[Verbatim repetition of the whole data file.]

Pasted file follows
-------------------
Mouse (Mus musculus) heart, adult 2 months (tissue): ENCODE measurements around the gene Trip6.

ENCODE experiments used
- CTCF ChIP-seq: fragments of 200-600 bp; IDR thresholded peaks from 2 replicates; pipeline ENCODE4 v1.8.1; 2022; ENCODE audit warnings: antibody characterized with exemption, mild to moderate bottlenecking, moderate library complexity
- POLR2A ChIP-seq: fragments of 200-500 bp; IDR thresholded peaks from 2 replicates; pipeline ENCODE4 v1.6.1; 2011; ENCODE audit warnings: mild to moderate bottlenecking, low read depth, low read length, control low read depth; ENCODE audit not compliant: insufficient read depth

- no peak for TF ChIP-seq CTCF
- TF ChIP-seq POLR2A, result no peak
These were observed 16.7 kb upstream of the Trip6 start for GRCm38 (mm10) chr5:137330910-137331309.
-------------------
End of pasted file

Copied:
Mouse (Mus musculus) heart, adult 2 months (tissue): ENCODE measurements around the gene Trip6.

ENCODE experiments used
- CTCF ChIP-seq: fragments of 200-600 bp; IDR thresholded peaks from 2 replicates; pipeline ENCODE4 v1.8.1; 2022; ENCODE audit warnings: antibody characterized with exemption, mild to moderate bottlenecking, moderate library complexity
- POLR2A ChIP-seq: fragments of 200-500 bp; IDR thresholded peaks from 2 replicates; pipeline ENCODE4 v1.6.1; 2011; ENCODE audit warnings: mild to moderate bottlenecking, low read depth, low read length, control low read depth; ENCODE audit not compliant: insufficient read depth

- no peak for TF ChIP-seq CTCF
- TF ChIP-seq POLR2A, result no peak
These were observed 16.7 kb upstream of the Trip6 start for GRCm38 (mm10) chr5:137330910-137331309.